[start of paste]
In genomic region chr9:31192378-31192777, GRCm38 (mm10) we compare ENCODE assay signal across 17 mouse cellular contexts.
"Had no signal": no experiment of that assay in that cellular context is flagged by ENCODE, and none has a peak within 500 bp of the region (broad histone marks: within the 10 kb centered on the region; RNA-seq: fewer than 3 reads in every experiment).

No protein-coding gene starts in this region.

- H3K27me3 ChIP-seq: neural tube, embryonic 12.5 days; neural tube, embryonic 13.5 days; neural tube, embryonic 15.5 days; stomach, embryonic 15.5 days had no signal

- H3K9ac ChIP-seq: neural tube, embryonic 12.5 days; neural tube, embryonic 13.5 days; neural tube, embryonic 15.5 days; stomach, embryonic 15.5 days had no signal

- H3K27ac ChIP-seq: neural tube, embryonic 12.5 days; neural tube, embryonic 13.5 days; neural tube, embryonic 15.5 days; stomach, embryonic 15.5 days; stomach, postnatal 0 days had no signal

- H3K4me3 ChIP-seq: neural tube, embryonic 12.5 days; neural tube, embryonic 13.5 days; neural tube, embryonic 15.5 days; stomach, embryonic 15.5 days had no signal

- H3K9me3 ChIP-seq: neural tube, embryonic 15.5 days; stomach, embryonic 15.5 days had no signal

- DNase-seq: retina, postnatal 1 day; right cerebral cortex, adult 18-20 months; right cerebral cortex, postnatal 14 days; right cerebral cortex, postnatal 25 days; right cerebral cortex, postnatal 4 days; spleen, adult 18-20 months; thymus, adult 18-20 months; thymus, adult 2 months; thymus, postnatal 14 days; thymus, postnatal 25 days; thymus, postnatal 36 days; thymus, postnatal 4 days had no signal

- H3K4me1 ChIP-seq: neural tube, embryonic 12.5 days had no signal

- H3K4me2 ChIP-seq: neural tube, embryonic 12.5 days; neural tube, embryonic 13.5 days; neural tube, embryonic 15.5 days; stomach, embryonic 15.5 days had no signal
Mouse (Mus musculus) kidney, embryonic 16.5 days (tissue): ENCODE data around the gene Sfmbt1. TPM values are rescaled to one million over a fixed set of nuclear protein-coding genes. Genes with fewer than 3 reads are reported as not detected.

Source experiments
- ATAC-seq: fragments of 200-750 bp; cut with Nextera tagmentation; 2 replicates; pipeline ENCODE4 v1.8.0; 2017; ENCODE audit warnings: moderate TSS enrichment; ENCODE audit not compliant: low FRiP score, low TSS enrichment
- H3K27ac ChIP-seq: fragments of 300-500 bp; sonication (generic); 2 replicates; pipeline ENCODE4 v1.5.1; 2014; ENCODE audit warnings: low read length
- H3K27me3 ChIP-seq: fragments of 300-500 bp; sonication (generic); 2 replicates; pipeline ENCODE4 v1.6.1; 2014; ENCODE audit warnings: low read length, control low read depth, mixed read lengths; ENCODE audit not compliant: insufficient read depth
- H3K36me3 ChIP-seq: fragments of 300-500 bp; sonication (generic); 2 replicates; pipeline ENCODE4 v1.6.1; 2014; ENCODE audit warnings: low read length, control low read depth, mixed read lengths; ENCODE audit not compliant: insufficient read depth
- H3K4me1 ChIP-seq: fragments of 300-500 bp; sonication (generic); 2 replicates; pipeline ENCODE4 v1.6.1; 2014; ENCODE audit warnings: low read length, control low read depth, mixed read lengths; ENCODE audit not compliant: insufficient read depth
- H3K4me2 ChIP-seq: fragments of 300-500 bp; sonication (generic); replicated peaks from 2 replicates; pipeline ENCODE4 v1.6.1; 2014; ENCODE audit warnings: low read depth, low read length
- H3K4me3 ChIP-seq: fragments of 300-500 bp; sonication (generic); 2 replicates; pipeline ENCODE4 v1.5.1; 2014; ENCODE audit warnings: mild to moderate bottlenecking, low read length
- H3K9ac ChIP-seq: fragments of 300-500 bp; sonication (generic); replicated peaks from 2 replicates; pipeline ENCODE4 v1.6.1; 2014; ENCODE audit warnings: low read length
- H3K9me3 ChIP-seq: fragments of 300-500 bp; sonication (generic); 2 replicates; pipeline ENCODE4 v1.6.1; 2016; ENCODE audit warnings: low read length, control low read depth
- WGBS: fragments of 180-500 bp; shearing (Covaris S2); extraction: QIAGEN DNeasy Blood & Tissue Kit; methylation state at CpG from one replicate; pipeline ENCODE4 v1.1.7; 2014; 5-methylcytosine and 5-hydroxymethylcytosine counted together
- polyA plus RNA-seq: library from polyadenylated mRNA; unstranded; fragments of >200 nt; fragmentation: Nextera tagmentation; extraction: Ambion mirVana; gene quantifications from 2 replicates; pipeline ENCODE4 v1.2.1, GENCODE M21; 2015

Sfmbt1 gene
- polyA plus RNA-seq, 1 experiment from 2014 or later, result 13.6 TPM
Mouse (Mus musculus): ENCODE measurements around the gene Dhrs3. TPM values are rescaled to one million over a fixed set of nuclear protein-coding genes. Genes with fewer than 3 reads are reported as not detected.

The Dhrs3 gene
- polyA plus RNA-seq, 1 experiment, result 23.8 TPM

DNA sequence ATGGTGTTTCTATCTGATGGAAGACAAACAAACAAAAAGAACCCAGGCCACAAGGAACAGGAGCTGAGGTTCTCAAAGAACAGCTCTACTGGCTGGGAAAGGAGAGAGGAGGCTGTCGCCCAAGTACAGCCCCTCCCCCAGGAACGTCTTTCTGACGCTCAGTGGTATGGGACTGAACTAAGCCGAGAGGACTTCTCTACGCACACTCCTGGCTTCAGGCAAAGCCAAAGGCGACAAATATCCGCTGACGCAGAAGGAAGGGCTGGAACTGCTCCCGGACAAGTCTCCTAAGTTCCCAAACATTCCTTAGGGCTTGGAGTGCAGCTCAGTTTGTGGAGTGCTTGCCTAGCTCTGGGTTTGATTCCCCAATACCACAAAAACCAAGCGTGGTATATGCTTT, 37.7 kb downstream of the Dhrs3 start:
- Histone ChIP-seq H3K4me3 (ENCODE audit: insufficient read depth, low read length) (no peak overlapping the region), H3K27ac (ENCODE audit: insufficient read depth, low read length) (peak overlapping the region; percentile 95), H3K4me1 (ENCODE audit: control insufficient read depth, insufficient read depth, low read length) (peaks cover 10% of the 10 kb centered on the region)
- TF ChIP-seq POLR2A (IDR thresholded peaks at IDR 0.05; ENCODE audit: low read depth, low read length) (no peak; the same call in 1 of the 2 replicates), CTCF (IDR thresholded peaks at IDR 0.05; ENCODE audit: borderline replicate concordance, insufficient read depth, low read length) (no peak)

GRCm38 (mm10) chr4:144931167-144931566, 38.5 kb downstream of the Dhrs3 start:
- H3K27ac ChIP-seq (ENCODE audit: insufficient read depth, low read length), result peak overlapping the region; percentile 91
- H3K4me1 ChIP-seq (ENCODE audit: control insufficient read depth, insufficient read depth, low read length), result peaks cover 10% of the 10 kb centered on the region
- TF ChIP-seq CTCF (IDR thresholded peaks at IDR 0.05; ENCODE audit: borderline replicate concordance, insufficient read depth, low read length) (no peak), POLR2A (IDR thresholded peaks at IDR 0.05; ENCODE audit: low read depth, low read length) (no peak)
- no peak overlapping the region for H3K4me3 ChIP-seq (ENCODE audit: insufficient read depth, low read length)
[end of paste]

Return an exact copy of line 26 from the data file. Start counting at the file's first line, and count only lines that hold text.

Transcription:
- polyA plus RNA-seq, 1 experiment from 2014 or later, result 13.6 TPM